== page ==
By JACQUELINE CORRIGAN
Spring is officially here! It has me thinking about the things that will soon be done in the vineyards around the world.
I recall the time I went to Chef Jamie Kennedyʼs farm one spring a few years ago to an event he called Raising Cane. Great play on words!
Jamie Kennedyʼs farm is in Prince Edward County. On this occasion the invitation was first come first serve. Come one, come all to help Jamie in raising the canes of the pinot noir grapes in his vineyard from their winter slumber.
In return Jamie and his crew will feed you! What? I will absolutely work for my breakfast, lunch and dinner with Jamie Kennedy feeding me; avec vino!
Quick to respond so as to not loose out on such a great opportunity I instantly hit reply. “Count me in!”
Jamieʼs vines are low to the ground so he uses the cane burying method to over winter his vines. Itʼs a cold climate wine growing technique. A green growing cane is buried within the vine row.
It was our job to unearth these sleeping canes with small hand held trowels without damaging the precious cargo and bring them back from their underground grotto. Itʼs labour intensive but so rewarding when you find the golden ticket beneath. (Any Willy Wonkaʼs fans?)
The purpose of choosing a particular style of trellising is to maximize and balance the amount of fruit development to leaves production ratio (the energy producing part of the plant – photosynthesis).
The trellising and pruning systems (which I will go into more in my next column) chosen also factor in the potential yields for that yearʼs crop, the quality of the grapes, the air circulation as well as the amount of sunlight they will receive to fully ripen.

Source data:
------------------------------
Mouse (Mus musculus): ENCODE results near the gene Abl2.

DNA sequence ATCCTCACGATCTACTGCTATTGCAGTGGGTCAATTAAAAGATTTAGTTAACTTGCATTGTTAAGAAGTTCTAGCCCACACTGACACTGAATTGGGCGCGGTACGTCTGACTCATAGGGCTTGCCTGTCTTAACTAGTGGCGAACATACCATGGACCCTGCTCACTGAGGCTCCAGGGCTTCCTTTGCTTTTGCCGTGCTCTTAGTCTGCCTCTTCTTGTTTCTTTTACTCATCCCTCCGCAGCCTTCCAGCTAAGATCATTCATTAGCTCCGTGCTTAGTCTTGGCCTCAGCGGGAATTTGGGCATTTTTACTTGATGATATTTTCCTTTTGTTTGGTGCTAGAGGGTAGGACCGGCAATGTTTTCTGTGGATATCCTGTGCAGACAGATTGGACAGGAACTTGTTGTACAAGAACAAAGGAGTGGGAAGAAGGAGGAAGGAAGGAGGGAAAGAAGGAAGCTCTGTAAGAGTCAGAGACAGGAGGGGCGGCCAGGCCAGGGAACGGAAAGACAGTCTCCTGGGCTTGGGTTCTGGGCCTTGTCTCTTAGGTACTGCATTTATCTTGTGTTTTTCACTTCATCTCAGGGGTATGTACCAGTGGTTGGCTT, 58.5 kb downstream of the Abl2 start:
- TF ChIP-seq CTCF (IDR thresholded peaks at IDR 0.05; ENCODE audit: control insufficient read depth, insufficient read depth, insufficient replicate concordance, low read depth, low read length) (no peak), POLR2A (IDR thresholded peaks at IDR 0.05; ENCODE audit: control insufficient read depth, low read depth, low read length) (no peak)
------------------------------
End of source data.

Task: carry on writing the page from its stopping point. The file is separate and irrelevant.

Each variety requires differing amounts. Its other purpose is to aid in the prevention of diseases.
Styles chosen are based on an areaʼs topography, soil type, grape variety, climate, location within a region and whether mechanized or hand harvesting will be done.
You will see a different type of trellising if you are say closer to a body of water versus high up in the mountains or desert-like conditions. One size does not fit all.
Some of the more common trellis systems used around the world are Pendelbogen, Gobelet, Single Guyot, Double Guyot, Geneva Double Curtain, Pergola, Lyre, Single Cordon, Double Cordon.
In Ontario we typically see row upon row of upright vines. While they may all seem to look alike, upon closer inspection you will see that there are variations. Henry of Pelham winery in Niagara use a modified Scott Henry trellis for their Baco grapes and various 2 and 4 cane Cordon systems for other varieties such as their Chardonnay and Riesling.
There are many more but the one that fascinates me the most is the Basket training. When we are able to travel again I am heading over to Santorini in Greece to see these amazing works of art.
The vines are woven into a wreath like shape that encircles the grapes protecting them from the Meltemi (Etesian) winds, sun and the stirred up volcanic soil, and are among the oldest in the world.
Ah Mother Nature! You are truly amazing!
Here are a few suggestions for Easter brunch and dinner. Happy Easter!
Ontario – #315200 – Cuvée Catherine Carte Blanc de Blanc
France – #234575 – Terres de Saint-Louis Rosé
British Columbia – #377770 – Quailʼs Gate Chardonnay
Portugal – #452789 – Confidencial
Jacqueline Corrigan is a Certified Sommelier (graduate George Brown College Sommelier Program); a Member of the International Sommelier Guild; and a graduate WSET (Wine & Spirit Education Trust – Britain).